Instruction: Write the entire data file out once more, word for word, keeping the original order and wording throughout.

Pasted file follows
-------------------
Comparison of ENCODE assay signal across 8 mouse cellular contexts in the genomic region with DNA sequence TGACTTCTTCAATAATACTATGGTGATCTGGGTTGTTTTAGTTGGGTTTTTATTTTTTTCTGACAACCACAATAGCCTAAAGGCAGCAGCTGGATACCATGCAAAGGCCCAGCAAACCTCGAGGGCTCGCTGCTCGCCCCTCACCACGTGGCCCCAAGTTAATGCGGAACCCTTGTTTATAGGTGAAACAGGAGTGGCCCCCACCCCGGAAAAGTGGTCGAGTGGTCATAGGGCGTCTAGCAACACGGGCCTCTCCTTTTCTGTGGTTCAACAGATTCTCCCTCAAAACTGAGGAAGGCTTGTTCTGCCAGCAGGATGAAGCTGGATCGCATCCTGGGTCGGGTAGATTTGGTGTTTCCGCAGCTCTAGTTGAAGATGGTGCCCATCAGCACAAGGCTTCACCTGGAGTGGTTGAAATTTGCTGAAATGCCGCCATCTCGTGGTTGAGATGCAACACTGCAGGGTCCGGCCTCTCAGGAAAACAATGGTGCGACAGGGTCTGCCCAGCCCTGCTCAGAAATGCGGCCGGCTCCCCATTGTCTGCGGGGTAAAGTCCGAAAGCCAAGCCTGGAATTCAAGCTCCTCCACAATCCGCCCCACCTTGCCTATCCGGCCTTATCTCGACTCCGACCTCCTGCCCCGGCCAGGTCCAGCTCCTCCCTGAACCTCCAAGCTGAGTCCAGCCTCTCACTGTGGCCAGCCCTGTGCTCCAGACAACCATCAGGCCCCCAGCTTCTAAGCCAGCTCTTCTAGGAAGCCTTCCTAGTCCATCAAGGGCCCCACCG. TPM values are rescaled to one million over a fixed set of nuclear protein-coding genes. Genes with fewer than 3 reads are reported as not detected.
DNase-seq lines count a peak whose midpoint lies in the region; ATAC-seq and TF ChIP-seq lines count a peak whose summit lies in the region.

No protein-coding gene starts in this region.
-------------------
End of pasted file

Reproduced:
Comparison of ENCODE assay signal across 8 mouse cellular contexts in the genomic region with DNA sequence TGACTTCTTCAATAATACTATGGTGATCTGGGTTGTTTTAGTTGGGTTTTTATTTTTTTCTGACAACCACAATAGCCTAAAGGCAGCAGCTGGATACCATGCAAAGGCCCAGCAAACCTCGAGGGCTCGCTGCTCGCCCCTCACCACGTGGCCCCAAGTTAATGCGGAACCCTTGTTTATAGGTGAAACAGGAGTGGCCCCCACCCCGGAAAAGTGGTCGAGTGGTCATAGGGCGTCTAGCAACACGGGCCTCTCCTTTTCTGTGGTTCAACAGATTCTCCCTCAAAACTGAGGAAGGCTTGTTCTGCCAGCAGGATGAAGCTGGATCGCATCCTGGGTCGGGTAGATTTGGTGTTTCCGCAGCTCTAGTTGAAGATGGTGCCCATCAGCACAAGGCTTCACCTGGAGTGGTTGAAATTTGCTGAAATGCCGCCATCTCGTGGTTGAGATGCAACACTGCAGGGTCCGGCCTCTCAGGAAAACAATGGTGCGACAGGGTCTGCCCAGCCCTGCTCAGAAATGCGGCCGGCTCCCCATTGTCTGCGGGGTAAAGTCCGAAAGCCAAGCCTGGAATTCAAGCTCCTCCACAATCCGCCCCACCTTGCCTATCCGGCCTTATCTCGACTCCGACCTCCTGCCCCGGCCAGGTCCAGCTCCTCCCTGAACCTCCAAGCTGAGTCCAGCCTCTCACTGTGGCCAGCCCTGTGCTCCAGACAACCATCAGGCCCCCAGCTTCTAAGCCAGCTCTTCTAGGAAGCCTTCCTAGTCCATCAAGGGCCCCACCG. TPM values are rescaled to one million over a fixed set of nuclear protein-coding genes. Genes with fewer than 3 reads are reported as not detected.
DNase-seq lines count a peak whose midpoint lies in the region; ATAC-seq and TF ChIP-seq lines count a peak whose summit lies in the region.

No protein-coding gene starts in this region.